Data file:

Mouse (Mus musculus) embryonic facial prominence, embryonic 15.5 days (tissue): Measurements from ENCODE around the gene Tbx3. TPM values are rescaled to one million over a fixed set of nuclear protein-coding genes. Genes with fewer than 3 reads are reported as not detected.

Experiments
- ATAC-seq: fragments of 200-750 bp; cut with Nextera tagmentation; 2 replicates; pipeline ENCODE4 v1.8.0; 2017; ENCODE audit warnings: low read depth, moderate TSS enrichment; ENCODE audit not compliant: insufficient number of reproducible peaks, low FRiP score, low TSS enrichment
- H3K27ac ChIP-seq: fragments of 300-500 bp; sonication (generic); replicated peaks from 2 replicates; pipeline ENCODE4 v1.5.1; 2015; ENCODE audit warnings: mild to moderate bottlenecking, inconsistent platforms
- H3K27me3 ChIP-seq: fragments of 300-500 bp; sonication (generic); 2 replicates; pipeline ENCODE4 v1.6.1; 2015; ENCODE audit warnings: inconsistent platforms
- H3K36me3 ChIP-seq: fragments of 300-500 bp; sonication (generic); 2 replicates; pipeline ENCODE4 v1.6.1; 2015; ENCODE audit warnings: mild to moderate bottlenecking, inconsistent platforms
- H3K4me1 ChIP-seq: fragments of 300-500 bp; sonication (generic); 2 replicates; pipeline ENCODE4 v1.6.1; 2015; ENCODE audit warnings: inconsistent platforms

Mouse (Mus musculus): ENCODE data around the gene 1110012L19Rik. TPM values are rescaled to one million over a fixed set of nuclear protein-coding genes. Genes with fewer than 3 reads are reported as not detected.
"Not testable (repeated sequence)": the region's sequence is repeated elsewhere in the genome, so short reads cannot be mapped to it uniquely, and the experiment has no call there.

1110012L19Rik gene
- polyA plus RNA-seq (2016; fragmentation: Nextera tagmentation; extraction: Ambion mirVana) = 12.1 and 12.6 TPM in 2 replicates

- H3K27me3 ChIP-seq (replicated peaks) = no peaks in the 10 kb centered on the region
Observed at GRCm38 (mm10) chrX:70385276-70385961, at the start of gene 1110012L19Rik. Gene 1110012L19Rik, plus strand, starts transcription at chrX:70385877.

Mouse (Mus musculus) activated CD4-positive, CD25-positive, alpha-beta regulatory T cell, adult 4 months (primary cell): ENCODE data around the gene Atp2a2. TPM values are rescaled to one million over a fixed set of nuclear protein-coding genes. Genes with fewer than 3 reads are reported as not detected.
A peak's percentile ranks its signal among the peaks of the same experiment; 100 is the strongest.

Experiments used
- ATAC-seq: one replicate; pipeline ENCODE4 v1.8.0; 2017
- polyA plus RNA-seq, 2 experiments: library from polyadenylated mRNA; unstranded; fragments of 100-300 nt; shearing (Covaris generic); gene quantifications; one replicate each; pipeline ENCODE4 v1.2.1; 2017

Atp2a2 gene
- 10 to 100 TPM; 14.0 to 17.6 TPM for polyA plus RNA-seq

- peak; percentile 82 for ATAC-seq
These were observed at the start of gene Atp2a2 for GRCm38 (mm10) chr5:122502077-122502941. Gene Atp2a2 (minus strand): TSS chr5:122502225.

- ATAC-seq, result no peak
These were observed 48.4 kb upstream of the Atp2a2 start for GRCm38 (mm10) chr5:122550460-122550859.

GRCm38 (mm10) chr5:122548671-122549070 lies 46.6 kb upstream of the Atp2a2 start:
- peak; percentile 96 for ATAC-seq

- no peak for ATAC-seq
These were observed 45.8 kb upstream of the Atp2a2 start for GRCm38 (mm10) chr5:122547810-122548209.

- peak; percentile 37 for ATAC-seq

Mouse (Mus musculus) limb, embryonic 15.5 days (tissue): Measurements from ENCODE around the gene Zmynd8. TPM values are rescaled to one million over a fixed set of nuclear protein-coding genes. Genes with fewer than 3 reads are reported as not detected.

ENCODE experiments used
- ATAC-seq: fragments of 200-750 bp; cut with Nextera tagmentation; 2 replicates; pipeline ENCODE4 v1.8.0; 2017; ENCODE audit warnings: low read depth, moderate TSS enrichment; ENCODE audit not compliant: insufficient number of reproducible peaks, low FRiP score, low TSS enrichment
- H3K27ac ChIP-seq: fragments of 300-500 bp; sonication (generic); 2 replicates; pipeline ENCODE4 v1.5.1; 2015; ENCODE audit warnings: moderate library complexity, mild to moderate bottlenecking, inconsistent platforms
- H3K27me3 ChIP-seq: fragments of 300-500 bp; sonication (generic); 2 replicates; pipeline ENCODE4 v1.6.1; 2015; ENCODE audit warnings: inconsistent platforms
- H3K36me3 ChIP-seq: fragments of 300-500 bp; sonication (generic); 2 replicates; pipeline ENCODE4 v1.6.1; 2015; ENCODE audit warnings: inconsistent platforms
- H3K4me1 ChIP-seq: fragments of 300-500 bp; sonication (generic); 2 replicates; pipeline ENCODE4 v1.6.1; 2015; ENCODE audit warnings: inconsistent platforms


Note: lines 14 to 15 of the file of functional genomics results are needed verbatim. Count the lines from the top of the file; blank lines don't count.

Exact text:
Mouse (Mus musculus) activated CD4-positive, CD25-positive, alpha-beta regulatory T cell, adult 4 months (primary cell): ENCODE data around the gene Atp2a2. TPM values are rescaled to one million over a fixed set of nuclear protein-coding genes. Genes with fewer than 3 reads are reported as not detected.
A peak's percentile ranks its signal among the peaks of the same experiment; 100 is the strongest.